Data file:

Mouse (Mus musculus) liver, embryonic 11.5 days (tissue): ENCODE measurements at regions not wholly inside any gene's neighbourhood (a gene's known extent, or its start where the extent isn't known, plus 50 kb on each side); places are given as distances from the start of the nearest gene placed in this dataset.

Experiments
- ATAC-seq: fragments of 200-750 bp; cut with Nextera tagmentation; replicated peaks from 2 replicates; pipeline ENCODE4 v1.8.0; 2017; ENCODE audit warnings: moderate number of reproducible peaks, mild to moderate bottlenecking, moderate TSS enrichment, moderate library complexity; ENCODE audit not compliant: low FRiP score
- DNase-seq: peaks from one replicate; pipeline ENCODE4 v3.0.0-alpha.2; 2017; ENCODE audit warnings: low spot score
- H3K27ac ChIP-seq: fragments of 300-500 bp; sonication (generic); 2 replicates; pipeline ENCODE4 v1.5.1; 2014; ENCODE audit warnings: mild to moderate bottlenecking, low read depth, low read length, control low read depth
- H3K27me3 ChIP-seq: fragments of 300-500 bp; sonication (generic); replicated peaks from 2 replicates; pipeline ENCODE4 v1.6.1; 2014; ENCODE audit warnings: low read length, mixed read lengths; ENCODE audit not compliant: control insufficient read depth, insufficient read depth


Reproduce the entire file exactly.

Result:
Mouse (Mus musculus) liver, embryonic 11.5 days (tissue): ENCODE measurements at regions not wholly inside any gene's neighbourhood (a gene's known extent, or its start where the extent isn't known, plus 50 kb on each side); places are given as distances from the start of the nearest gene placed in this dataset.

Experiments
- ATAC-seq: fragments of 200-750 bp; cut with Nextera tagmentation; replicated peaks from 2 replicates; pipeline ENCODE4 v1.8.0; 2017; ENCODE audit warnings: moderate number of reproducible peaks, mild to moderate bottlenecking, moderate TSS enrichment, moderate library complexity; ENCODE audit not compliant: low FRiP score
- DNase-seq: peaks from one replicate; pipeline ENCODE4 v3.0.0-alpha.2; 2017; ENCODE audit warnings: low spot score
- H3K27ac ChIP-seq: fragments of 300-500 bp; sonication (generic); 2 replicates; pipeline ENCODE4 v1.5.1; 2014; ENCODE audit warnings: mild to moderate bottlenecking, low read depth, low read length, control low read depth
- H3K27me3 ChIP-seq: fragments of 300-500 bp; sonication (generic); replicated peaks from 2 replicates; pipeline ENCODE4 v1.6.1; 2014; ENCODE audit warnings: low read length, mixed read lengths; ENCODE audit not compliant: control insufficient read depth, insufficient read depth